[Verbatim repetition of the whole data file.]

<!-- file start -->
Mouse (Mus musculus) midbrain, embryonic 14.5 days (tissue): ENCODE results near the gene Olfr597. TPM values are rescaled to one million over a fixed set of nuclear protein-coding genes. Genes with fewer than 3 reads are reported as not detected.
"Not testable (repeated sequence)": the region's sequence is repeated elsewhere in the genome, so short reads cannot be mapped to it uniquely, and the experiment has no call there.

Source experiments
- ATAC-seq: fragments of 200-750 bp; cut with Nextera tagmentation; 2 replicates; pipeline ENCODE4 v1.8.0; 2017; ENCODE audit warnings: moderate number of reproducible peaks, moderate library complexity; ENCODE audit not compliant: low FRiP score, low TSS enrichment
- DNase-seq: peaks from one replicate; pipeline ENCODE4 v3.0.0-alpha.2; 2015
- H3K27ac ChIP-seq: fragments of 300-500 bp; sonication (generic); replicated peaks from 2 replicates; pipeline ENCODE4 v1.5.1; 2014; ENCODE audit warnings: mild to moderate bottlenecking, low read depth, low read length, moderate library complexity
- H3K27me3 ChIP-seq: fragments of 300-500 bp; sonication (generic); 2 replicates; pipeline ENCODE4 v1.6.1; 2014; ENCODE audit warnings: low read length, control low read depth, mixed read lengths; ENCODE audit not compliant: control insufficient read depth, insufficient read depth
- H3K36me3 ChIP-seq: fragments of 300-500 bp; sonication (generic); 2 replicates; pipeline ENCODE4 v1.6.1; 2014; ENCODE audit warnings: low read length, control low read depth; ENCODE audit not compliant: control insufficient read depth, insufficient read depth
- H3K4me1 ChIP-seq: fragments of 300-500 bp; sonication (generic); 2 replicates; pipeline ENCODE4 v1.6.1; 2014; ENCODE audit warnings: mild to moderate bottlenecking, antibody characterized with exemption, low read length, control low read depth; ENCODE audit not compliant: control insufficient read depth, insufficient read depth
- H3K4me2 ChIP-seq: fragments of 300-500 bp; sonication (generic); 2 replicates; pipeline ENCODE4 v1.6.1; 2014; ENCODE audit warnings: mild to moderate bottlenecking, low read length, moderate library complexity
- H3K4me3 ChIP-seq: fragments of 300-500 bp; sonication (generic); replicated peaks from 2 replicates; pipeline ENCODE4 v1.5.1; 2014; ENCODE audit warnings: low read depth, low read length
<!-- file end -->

Mouse (Mus musculus) midbrain, embryonic 14.5 days (tissue): ENCODE results near the gene Olfr597. TPM values are rescaled to one million over a fixed set of nuclear protein-coding genes. Genes with fewer than 3 reads are reported as not detected.
"Not testable (repeated sequence)": the region's sequence is repeated elsewhere in the genome, so short reads cannot be mapped to it uniquely, and the experiment has no call there.

Source experiments
- ATAC-seq: fragments of 200-750 bp; cut with Nextera tagmentation; 2 replicates; pipeline ENCODE4 v1.8.0; 2017; ENCODE audit warnings: moderate number of reproducible peaks, moderate library complexity; ENCODE audit not compliant: low FRiP score, low TSS enrichment
- DNase-seq: peaks from one replicate; pipeline ENCODE4 v3.0.0-alpha.2; 2015
- H3K27ac ChIP-seq: fragments of 300-500 bp; sonication (generic); replicated peaks from 2 replicates; pipeline ENCODE4 v1.5.1; 2014; ENCODE audit warnings: mild to moderate bottlenecking, low read depth, low read length, moderate library complexity
- H3K27me3 ChIP-seq: fragments of 300-500 bp; sonication (generic); 2 replicates; pipeline ENCODE4 v1.6.1; 2014; ENCODE audit warnings: low read length, control low read depth, mixed read lengths; ENCODE audit not compliant: control insufficient read depth, insufficient read depth
- H3K36me3 ChIP-seq: fragments of 300-500 bp; sonication (generic); 2 replicates; pipeline ENCODE4 v1.6.1; 2014; ENCODE audit warnings: low read length, control low read depth; ENCODE audit not compliant: control insufficient read depth, insufficient read depth
- H3K4me1 ChIP-seq: fragments of 300-500 bp; sonication (generic); 2 replicates; pipeline ENCODE4 v1.6.1; 2014; ENCODE audit warnings: mild to moderate bottlenecking, antibody characterized with exemption, low read length, control low read depth; ENCODE audit not compliant: control insufficient read depth, insufficient read depth
- H3K4me2 ChIP-seq: fragments of 300-500 bp; sonication (generic); 2 replicates; pipeline ENCODE4 v1.6.1; 2014; ENCODE audit warnings: mild to moderate bottlenecking, low read length, moderate library complexity
- H3K4me3 ChIP-seq: fragments of 300-500 bp; sonication (generic); replicated peaks from 2 replicates; pipeline ENCODE4 v1.5.1; 2014; ENCODE audit warnings: low read depth, low read length